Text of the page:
As mentioned in a previous post, the Customer Success team is given a unique opportunity to gather critical feedback following a customer’s request to cancel their contract. CSMs should contact every customer who has canceled, or requested to cancel, to solicit feedback. People are generally more honest and candid when they have already made the decision to leave. Don’t approach this call ad hoc- create a customer cancelation process and a standard list of questions to ensure this feedback from churned customers is as valuable as possible for your team. This is an opportunity to collect insights to share with all customer-facing teams, so don’t forget to dig into how each department could have better served this customer. Finally, grouping cancelations into a few categories allows your executive team to track churn trends over time.
Goals of this exercise
The primary goal of any follow up conversation should be to determine what went wrong. You and your team should be eager to learn from any mistakes you might have made and push yourselves to continuously make improvements. After you’ve uncovered the customer’s pain points, share this feedback with your colleagues if you think there were any interesting insights. Did the client cancel because the features they requested never got built? Did their campaigns rarely deliver in full and on time? Was the pricing too steep for the value they received from the product? All these are examples of issues that affect the Product, Operations, and Sales teams in different ways.
1) What is your primary reason for canceling?
2) Is there anything we could have done to better address this issue?
3) Did you have any pain points with the product that we could have improved?
4) How was your experience with our Customer Success and Support teams?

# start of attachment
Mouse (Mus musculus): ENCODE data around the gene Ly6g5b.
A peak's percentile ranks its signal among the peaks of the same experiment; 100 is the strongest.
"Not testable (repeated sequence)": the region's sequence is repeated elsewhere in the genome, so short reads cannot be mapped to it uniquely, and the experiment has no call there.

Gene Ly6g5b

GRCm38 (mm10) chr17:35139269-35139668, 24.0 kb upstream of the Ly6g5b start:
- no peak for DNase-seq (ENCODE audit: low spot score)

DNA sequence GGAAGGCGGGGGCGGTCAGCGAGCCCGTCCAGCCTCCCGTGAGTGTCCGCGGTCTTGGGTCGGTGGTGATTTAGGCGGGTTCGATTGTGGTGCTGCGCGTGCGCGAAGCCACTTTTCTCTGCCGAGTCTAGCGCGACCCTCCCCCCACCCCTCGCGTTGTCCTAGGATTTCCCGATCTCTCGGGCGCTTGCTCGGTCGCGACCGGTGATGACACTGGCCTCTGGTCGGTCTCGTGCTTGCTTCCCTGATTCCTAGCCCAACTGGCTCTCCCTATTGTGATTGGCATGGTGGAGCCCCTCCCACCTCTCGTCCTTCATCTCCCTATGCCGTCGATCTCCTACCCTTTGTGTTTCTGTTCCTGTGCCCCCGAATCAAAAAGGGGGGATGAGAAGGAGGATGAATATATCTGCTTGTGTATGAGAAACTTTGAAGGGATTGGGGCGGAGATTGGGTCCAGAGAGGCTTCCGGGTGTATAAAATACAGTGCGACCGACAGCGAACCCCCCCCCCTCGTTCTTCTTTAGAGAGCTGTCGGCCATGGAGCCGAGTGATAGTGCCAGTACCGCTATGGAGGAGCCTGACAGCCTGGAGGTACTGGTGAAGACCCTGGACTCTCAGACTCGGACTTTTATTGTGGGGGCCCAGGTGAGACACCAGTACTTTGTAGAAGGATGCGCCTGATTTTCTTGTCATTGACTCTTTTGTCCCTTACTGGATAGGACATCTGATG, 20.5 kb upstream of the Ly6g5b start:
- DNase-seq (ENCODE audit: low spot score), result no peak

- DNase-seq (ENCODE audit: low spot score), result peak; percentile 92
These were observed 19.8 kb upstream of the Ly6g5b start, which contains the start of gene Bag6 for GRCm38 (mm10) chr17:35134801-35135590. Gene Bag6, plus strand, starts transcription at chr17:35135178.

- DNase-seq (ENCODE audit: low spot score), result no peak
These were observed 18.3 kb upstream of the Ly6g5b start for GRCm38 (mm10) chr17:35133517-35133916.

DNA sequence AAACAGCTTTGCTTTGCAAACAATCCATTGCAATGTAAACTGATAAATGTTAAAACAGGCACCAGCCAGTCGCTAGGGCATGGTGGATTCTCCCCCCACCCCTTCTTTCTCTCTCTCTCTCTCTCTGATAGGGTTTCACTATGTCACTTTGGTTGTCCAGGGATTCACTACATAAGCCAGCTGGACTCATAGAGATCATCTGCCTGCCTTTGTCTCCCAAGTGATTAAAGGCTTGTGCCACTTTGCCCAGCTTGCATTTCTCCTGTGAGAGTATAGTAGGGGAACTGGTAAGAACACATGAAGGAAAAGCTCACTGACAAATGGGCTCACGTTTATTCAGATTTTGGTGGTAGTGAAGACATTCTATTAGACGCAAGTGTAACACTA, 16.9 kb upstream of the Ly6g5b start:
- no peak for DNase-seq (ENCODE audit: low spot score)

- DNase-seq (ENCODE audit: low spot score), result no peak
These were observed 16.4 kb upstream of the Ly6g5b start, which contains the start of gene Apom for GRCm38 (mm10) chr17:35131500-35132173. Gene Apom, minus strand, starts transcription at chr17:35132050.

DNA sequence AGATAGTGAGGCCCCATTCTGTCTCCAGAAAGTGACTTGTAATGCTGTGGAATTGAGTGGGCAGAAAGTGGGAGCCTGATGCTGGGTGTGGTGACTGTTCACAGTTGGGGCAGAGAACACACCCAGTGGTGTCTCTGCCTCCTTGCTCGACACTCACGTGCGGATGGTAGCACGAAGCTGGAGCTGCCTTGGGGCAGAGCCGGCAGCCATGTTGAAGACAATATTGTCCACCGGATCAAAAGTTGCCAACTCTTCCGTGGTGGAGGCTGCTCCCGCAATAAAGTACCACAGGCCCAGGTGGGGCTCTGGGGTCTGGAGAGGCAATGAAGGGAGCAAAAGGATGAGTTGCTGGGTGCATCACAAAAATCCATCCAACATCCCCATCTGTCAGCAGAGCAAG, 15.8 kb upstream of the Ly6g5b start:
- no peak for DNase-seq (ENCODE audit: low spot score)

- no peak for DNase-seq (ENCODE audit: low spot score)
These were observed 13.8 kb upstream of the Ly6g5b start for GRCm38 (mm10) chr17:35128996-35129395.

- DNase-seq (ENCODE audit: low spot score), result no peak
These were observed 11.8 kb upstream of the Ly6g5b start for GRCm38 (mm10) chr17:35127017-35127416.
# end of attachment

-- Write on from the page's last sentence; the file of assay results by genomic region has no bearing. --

5) Do you think my team provided value to this partnership? If so, which strategy did you find most impactful?
6) How could I have managed your account more effectively?
As part of collecting this feedback from churned customers you should store a quick summary of your findings somewhere that’s easily accessible to other team members (like in your CRM tool). When writing this summary, don’t forget that there might be someone stumbling across this relic in a few years wondering what the story was with this account. For that reason, do your future self a favor and include some details that might seem a bit basic. How was the account signed (opt-in to a MSA, inbound lead, etc.)?, Who was your main POC? How many people were using the tool? How much was the client paying? Which product were they using? There will should be a lot of overlap with the topics covered in your initial Sales to Customer Success knowledge transfer.
Taking action on feedback from churned customers
Now that you have insights into why a customer canceled, how can you try to prevent similar future cancelations? First, consider how this customer compares to your ideal customer profile. Did they have characteristics that were more the exception than the rule when compared to the rest of your customer base? They might have been a bad fit to begin with. If they fit the mold of your ideal customer, then it’s worth going the extra mile and really digging into the details on why they decided to cancel as this type of churn can spell disaster for your business in the long-term.
Part of a Customer Success team’s job is to ensure the entire company is aligned around an ideal customer so that everyone, no matter their department, can help attract and retain them- Nichole Elizabeth DeMeré